Oswego County Board of Elections puts out call to help fill poll worker positions

OSWEGO — The Oswego County Board of Elections is putting out a clarion call for aid to help fill election inspector positions before November’s election.

Like all counties in New York, the Oswego County Board of Elections (BOE) is navigating through the COVID-19 pandemic. Officials say the situation has left the BOE “scrambling” to fill the poll worker spots.

“Understandably, many of our inspectors have grown nervous about working the polls on Election Day and the potential exposure to the virus,” said BOE Democratic Party Commissioner Laura Brazak. Couple that with fewer Dems overall in Oswego County and an “aging population complicated by health issues” among its regular workers, and the BOE is looking for solutions.

Gov. Andrew Cuomo needed to issue a special dispensation for upstate county Boards of Elections to consolidate poll sites for the June 23 primary election, lowering the requirement from 440 poll workers to 172.

“Still, seats on both sides of the political aisle went unfilled,” Brazak said. “The short version of the story is: we need more poll workers!”

Poll worker training is available from now until Sept. 24, Brazak said, with morning, afternoon and evening sessions available to “accommodate every schedule.” The training runs roughly three hours and attendees will earn $55 for completion.

“We do our best to keep poll workers as close to their home district as possible,” Brazak said, noting mileage is paid if the assignment means travel.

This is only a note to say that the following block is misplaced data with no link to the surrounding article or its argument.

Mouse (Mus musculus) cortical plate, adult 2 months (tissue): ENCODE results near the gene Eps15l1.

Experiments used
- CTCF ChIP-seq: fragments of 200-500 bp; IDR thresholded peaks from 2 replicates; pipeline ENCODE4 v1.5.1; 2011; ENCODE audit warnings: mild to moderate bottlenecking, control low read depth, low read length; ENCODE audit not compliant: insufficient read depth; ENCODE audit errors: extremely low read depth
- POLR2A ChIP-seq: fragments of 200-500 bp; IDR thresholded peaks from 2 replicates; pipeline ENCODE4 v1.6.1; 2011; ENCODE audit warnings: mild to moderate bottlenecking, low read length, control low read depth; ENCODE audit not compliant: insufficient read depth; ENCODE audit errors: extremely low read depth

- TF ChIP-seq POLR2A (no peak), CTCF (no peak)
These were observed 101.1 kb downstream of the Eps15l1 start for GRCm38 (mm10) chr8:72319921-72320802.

Training affects pay rate, Brazak said. A trained election inspector makes $200 for working on Election Day, compared to $125 for an untrained worker.

State election law sets the number of election inspectors at each election district (precinct or ward) to four; two from each of the top two performing parties as of the most recent gubernatorial election, officials said.  Oswego County has 110 election districts meaning the BOE is looking to get to a total of 440: 220 Democrats and 220 Republicans. In the 2019 general election, the board was still nearly 30 Democrats short of the threshold.

The Oswego BOE said it has taken “every and all precautions necessary to insure the health of poll workers and voters.” Safety measures included social distancing policies, masks and gloves for those who need them as well as increased cleanliness standards. BOE staff that visit poll sites throughout the day will be required to wipe down surfaces, all materials and to check on supplies.

For more information on how to become an election poll site inspector, visit oswegocounty.com or call the Board of Elections at 315-349-8351.

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